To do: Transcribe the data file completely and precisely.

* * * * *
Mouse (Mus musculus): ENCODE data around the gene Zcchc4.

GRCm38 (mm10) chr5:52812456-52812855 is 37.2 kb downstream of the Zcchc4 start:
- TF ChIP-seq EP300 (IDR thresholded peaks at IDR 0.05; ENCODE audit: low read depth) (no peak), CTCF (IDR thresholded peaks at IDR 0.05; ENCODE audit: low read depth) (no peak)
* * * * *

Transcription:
Mouse (Mus musculus): ENCODE data around the gene Zcchc4.

GRCm38 (mm10) chr5:52812456-52812855 is 37.2 kb downstream of the Zcchc4 start:
- TF ChIP-seq EP300 (IDR thresholded peaks at IDR 0.05; ENCODE audit: low read depth) (no peak), CTCF (IDR thresholded peaks at IDR 0.05; ENCODE audit: low read depth) (no peak)